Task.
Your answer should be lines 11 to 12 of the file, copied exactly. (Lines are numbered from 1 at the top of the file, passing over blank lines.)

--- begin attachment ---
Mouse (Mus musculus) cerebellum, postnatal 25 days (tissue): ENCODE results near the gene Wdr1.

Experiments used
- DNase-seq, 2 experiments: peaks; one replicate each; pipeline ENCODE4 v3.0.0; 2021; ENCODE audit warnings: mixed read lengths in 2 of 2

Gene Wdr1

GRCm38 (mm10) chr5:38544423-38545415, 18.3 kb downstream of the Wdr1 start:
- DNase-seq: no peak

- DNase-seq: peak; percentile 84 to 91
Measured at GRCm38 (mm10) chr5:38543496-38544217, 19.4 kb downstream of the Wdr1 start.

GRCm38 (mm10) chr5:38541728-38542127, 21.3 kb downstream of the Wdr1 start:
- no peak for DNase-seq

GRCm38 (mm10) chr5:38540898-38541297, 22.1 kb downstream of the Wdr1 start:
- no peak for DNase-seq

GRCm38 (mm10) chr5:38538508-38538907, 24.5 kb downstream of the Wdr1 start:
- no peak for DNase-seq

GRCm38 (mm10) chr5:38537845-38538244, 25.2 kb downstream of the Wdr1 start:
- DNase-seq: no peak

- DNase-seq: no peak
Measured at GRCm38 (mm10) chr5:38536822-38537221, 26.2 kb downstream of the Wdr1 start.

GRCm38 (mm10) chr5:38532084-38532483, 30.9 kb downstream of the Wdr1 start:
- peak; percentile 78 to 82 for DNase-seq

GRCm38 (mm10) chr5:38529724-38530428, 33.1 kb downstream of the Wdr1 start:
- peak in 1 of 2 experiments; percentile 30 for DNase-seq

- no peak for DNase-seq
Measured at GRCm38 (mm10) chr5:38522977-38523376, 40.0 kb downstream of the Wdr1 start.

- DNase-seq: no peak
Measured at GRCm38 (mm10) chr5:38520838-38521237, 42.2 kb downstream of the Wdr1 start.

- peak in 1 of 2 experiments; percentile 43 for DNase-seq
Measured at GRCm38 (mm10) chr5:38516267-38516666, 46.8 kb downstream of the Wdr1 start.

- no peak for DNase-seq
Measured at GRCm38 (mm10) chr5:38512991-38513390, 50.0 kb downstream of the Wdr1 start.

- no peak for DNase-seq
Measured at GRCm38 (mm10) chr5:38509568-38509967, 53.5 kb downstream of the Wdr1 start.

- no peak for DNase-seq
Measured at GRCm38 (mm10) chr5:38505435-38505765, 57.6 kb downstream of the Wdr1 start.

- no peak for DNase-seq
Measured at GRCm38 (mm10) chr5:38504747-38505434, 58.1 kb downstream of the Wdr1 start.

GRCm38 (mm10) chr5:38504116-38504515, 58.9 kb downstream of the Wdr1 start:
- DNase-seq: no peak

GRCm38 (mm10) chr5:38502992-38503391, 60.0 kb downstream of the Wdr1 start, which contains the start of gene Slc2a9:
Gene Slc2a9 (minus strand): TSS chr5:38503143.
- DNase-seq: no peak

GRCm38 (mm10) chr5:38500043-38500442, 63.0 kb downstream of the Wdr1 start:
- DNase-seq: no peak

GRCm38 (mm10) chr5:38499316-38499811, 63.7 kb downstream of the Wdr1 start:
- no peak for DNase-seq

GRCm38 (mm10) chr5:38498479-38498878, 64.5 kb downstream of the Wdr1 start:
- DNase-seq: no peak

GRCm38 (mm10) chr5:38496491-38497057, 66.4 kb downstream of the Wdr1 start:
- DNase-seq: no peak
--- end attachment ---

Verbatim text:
GRCm38 (mm10) chr5:38540898-38541297, 22.1 kb downstream of the Wdr1 start:
- no peak for DNase-seq